Economy 6

August 13th, 2020

One thing about guitar playing (and most things in general) is that nothing operates in isolation.

Everything operates as part of a whole, everything we do impacts something else.

For example, how we hold the hand impacts the trajectories of our fingers.

How we hold the wrist impacts the way our thumb and fingers work.

Over the years, I have played in almost every conceivable way possible, sometimes in experimentation, sometimes to try out other ideas, and sometimes unwittingly.

And I’ve found that to create the engine at the fingertips, you’ll have to focus on playing at the fingertips.

First, because the other alternatives of playing from the knuckles or middle joints do not give you the fine control you need at the fingertips.

And second, because generating the engine requires that you play off the fingers against one another and this occurs at the fingertips.

As you bring one finger down to pluck, you’re using that movement to produce a counter action in the next finger.

In the case of two finger “i m” picado, as you bring down the ‘i’ finger, that movement is producing a counter action in the ‘m’ finger to reposition it.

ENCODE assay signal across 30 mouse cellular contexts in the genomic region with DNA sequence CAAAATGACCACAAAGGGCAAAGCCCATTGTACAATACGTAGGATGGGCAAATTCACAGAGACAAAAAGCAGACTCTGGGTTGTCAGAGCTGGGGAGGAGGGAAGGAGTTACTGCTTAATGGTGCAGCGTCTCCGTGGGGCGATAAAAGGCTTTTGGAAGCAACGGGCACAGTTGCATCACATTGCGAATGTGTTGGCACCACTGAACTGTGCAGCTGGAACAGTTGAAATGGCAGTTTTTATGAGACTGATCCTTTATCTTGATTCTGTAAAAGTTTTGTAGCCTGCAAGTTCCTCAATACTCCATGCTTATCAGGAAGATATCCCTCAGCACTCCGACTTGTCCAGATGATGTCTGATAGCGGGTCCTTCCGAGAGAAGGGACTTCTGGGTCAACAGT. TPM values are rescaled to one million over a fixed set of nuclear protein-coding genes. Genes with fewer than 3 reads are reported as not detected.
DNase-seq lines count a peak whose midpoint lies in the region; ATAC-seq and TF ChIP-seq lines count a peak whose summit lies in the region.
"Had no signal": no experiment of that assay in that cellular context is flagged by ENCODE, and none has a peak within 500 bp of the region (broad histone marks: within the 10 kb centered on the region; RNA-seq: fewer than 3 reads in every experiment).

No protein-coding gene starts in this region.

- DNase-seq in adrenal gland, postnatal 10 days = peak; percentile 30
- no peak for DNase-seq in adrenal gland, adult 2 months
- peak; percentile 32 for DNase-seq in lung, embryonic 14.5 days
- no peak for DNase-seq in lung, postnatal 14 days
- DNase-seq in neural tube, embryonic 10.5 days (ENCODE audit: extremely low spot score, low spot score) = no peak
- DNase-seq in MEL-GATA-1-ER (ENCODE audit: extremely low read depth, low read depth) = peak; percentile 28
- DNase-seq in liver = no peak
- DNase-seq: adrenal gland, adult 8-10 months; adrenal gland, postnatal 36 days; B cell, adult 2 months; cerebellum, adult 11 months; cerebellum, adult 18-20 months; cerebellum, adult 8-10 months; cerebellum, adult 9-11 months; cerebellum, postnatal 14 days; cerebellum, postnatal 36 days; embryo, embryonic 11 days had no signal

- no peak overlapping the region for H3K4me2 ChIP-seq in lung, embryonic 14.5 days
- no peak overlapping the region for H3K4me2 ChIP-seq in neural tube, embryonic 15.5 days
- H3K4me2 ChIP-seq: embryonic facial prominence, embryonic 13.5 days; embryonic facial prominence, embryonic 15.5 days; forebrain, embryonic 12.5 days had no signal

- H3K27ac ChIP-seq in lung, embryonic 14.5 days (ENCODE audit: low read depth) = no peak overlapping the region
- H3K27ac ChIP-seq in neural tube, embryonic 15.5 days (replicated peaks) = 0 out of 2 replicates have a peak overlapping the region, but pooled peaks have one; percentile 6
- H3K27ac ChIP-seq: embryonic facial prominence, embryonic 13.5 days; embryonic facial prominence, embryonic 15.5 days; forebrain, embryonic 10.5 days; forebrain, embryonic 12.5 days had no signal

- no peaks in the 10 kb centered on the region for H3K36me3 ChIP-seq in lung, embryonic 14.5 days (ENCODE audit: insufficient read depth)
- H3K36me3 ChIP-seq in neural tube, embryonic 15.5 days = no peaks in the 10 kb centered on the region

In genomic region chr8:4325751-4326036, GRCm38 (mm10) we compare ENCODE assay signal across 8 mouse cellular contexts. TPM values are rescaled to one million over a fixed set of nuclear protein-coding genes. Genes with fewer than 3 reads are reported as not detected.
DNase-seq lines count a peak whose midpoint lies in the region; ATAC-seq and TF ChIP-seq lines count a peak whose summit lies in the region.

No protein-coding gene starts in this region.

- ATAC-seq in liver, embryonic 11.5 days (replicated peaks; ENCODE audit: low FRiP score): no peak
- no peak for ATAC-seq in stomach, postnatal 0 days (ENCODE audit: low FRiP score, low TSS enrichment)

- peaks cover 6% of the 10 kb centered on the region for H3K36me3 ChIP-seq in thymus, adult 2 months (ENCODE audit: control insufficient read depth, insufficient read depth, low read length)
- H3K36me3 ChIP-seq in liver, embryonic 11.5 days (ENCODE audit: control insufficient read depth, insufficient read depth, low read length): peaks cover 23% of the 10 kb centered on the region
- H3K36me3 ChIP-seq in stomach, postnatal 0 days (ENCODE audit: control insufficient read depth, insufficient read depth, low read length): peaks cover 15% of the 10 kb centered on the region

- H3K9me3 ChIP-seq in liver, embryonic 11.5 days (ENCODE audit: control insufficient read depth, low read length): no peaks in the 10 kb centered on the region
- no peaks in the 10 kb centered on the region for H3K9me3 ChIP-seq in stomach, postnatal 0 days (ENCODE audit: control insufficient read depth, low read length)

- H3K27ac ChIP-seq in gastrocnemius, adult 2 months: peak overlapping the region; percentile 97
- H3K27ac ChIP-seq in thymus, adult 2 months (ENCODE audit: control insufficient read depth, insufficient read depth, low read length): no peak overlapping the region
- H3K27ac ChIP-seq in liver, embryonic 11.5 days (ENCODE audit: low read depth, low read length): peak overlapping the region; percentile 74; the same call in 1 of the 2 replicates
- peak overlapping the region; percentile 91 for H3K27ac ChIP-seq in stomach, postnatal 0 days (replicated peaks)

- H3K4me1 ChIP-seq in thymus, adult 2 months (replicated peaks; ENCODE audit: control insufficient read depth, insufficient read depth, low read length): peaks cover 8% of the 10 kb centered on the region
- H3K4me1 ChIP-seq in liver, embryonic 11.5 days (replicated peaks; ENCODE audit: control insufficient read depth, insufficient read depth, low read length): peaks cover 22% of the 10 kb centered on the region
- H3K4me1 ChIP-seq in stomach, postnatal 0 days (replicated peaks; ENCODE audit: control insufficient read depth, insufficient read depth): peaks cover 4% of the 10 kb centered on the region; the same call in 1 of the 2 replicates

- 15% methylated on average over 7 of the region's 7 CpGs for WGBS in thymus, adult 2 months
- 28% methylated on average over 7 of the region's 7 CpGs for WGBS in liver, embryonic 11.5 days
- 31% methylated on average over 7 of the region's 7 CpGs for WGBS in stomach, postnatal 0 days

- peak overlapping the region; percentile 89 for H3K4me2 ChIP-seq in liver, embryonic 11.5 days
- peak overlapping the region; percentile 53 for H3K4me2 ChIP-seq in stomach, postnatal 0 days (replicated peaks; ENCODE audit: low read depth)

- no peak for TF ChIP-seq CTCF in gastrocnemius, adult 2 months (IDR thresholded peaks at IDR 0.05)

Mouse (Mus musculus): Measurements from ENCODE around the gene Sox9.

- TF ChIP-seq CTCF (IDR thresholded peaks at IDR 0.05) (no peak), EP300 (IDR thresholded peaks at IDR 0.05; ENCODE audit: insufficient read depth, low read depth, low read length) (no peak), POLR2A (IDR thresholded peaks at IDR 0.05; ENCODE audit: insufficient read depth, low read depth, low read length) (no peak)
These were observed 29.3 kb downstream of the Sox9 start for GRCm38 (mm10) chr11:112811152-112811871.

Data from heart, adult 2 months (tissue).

The two actions are working in tandem, like in a dance, all occurring at the fingertips.

That’s why the focus of your actions must be on the fingertips.

It is important to note that the action occurring at the fingertips is only part of the picture. As I mentioned in my earlier articles, the hand is also very much involved in the total playing action.

So yes, it can get overwhelmingly complex if you were to try to analyze what’s going on in the hand and try to micromanage every part of the movement.

To avoid getting bogged down with details (and the centipedal quandary), I would break it down to two things.

First, focus on playing at the fingertips.

Then consolidate your movements by basing your movements off of your hand.

Finally, a little Zen story I read.

There was a young novice in a monastery who was seeking enlightenment.

Everyday, he would ask the Zen master how he could gain enlightenment.

The Zen master soon got tired of his constant questioning and one day, without warning gave the young novice a whack on the head with a stick.

With that whack, the young novice gained instant enlightenment.

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